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749(!) commenters chime in on CMS's proposed Medicare rule

749(!) commenters chime in on CMS's proposed Medicare rule

The Centers for Medicare and Medicaid Services (CMS)’s proposed Medicare rule for 2025 kicked the proverbial hornet’s nest. Discussion is closed now, but it drew 749 public comments compared to the 30 or so made on the proposed Marketplace rule. And, for good reason: the rule has a lot to say about two areas we in the health insurance industry care about: agent income, and the support they might receive from their uplines, or Field Marketing Organizations (FMOs). Between agents, consumers, carrier reps, and FMO employers, a lot is being said. What was the overall message from these comments, and will it have any impact? We can’t answer the second part – yet – but, we can show you where the battle lines were drawn.

How did we gather this information?

We reviewed the comments submitted to CMS on this rule (yes, all 749). For our purposes, we omit inaccessible attachments submitted– 132 comments in all. That leaves 617 text entries to explore.

We played detective and asked ourselves:

  • Is it even related to the agent/broker compensation portion of the rule?
  • Does it focus on agent compensation, administrative payments, or both?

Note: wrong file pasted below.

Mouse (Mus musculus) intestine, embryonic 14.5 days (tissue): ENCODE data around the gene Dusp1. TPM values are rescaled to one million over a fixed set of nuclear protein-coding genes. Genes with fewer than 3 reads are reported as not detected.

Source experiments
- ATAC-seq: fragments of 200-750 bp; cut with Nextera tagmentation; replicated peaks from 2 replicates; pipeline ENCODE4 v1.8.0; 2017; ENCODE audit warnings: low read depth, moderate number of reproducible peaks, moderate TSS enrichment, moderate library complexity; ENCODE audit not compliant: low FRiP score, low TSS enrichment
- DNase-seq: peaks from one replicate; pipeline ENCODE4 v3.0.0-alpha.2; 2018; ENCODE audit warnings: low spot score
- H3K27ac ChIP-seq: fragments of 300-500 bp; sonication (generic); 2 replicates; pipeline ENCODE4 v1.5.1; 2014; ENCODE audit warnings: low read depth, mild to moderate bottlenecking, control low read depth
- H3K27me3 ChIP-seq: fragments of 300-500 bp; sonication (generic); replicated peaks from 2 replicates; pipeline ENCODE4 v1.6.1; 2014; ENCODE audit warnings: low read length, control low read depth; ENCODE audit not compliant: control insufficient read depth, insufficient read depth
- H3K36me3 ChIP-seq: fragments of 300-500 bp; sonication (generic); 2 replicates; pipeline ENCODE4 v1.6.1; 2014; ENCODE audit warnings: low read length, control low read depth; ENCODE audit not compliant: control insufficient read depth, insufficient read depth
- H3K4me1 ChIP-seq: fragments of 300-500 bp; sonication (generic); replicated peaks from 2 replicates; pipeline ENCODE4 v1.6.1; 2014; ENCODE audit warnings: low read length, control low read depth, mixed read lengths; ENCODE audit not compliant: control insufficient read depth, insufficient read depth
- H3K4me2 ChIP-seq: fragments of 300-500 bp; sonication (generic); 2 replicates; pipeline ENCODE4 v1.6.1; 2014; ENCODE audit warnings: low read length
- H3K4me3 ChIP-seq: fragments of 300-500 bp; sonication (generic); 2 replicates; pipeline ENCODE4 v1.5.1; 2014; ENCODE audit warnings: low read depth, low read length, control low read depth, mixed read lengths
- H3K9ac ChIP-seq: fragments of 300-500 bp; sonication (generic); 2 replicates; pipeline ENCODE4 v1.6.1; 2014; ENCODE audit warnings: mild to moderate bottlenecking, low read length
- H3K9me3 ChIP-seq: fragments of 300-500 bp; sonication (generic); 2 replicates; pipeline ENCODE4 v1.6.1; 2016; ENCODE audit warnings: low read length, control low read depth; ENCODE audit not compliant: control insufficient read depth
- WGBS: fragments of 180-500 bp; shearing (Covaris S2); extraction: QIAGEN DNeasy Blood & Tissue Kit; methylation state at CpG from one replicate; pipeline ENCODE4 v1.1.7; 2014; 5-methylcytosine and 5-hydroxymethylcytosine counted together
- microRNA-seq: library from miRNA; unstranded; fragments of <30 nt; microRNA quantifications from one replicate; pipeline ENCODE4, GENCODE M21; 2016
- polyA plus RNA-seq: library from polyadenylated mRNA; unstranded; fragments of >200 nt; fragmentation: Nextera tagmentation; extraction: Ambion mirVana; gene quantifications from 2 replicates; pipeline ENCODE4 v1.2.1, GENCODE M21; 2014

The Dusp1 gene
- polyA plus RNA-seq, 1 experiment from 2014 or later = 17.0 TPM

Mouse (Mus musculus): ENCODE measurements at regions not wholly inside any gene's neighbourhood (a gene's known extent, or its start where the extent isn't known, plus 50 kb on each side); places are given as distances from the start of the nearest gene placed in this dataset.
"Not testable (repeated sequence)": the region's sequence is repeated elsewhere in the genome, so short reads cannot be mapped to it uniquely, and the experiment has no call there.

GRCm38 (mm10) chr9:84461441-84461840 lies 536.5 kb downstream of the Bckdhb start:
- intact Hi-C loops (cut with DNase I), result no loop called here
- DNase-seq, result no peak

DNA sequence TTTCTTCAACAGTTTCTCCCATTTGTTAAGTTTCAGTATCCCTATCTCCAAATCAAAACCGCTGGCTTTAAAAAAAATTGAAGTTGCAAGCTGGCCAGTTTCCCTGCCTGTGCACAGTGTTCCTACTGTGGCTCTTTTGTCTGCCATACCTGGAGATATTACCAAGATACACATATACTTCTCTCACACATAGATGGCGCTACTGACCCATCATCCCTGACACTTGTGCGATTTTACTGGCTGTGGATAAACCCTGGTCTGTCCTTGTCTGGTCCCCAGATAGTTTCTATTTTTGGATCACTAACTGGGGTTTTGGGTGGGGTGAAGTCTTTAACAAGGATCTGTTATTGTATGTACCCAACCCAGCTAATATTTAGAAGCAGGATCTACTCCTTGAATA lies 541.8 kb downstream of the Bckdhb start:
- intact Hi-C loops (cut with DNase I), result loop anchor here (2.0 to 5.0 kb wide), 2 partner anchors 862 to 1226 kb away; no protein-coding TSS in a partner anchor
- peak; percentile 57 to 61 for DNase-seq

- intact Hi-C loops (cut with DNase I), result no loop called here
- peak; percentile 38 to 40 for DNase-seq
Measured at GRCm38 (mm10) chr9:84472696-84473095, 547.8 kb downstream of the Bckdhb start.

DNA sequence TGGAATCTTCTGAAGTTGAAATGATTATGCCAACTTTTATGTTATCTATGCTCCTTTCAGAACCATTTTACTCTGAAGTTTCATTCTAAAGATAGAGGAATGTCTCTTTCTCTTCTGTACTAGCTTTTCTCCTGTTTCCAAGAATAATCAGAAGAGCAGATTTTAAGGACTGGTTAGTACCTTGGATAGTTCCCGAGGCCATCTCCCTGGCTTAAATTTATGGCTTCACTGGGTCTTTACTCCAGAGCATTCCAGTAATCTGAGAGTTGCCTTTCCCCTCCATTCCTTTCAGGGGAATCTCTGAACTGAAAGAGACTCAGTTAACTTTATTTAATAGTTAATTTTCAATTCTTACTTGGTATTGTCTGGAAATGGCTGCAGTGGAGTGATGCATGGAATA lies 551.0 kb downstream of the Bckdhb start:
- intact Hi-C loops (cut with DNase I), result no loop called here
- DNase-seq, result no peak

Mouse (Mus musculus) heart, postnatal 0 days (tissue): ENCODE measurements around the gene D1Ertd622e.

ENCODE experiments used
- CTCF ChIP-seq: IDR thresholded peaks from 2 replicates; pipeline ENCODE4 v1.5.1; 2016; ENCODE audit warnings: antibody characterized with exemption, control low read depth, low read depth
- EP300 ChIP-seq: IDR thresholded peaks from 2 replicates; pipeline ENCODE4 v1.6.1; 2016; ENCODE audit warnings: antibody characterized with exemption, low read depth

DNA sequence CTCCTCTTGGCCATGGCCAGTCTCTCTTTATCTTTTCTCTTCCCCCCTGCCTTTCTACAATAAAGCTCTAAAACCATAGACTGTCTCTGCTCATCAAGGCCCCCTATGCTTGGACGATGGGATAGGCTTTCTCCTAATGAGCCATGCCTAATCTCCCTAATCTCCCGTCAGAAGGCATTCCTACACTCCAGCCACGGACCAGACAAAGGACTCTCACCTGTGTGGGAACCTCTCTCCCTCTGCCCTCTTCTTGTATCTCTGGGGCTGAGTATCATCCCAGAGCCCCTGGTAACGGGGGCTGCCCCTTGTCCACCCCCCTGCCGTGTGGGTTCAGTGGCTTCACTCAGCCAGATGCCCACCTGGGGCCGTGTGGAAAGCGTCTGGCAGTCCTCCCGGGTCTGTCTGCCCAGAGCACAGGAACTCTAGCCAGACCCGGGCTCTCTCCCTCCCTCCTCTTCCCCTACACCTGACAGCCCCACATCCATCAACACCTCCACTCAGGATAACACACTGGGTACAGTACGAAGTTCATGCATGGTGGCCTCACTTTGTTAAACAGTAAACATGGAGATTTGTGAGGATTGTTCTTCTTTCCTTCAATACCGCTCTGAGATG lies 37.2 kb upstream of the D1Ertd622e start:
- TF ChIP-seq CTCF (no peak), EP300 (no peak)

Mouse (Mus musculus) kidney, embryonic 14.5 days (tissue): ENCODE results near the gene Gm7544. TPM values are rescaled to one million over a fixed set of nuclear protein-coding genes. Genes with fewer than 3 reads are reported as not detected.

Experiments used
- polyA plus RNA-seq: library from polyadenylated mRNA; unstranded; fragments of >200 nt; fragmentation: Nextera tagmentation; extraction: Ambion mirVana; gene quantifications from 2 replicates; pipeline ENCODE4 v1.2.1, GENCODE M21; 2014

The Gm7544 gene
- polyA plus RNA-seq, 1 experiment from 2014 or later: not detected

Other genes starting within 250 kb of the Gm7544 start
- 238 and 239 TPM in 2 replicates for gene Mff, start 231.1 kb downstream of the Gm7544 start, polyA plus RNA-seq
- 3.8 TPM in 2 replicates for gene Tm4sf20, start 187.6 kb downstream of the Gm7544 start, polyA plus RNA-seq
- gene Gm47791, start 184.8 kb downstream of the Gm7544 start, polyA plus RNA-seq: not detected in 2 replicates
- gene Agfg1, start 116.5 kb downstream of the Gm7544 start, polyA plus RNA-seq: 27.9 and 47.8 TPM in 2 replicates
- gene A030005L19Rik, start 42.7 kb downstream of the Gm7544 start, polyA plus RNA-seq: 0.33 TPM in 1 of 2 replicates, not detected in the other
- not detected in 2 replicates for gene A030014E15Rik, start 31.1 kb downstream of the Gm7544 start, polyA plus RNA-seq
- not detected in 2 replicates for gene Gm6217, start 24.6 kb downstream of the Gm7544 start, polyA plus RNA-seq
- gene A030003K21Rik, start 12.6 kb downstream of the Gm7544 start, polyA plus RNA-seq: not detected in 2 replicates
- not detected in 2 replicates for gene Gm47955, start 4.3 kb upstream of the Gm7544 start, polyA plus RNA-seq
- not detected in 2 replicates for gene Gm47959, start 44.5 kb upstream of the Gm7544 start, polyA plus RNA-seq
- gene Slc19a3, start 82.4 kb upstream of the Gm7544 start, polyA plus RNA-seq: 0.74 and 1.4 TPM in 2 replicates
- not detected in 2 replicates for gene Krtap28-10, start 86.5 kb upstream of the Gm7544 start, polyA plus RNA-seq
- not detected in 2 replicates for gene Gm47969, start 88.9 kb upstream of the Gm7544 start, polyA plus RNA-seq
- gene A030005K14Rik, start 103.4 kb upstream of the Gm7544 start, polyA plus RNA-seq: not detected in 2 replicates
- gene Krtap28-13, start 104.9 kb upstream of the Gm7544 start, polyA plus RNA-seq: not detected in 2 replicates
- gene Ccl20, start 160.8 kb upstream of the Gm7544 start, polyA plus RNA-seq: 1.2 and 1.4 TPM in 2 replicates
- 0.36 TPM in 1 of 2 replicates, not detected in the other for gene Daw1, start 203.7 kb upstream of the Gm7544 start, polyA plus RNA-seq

• Is the comment in full support, partial support, or completely opposed to the regulations?
  • Is the commenter an agent, carrier rep, consumer, FMO employee, or unknown?

Here’s where the fun begins…

Who has something to shout about?

545, or at least 72.76% of all comments are related to the agent/broker compensation proposal. Who are these civic-minded souls?

  • 359 rose their hands as health insurance agents
  • 50 say they are consumers
  • 32 FMO employees threw their hats into the ring
  • One lonely carrier rep added a comment
  • 56 are “unknowns,” – we are unable to confidently identify them based on their comment

What do commenters say about agent/broker compensation?

In two words: a lot. 

130 (23.85%) comments focus solely on this topic. Of the 40 consumers writing in, 31 are in favor of a hard commission cap for agents and brokers. 44 of 45 unknowns are also in favor. And, not surprisingly, 37 of the 45 agents with something to say completely oppose the rule, with only 6  in partial support.

Consumers, largely unaware of just how complex our industry is, see this as an opportunity to dump on bad experiences they may have had with agents or detail skepticisms of the Medicare world in general. And, more than a few think agents shouldn’t be paid at all (which seems impossible if you ask us, but that’s the world we live in). 

Agents, by and large, rail against the new proposed compensation cap. While they appreciate the increase, they largely contend that an extra $31 does not provide fair compensation for the administrative tasks they perform and business expenses they incur. Items like Health Risk Assessments, travel expenses, and ongoing customer service topped the list here.

What do commenters say about administrative payments?

The vast majority of comments (314, or 57.61%), tackle CMS’s proposal to remove the legal framework for administrative payments, specifically to FMOs.

And boy, do agents let them have it.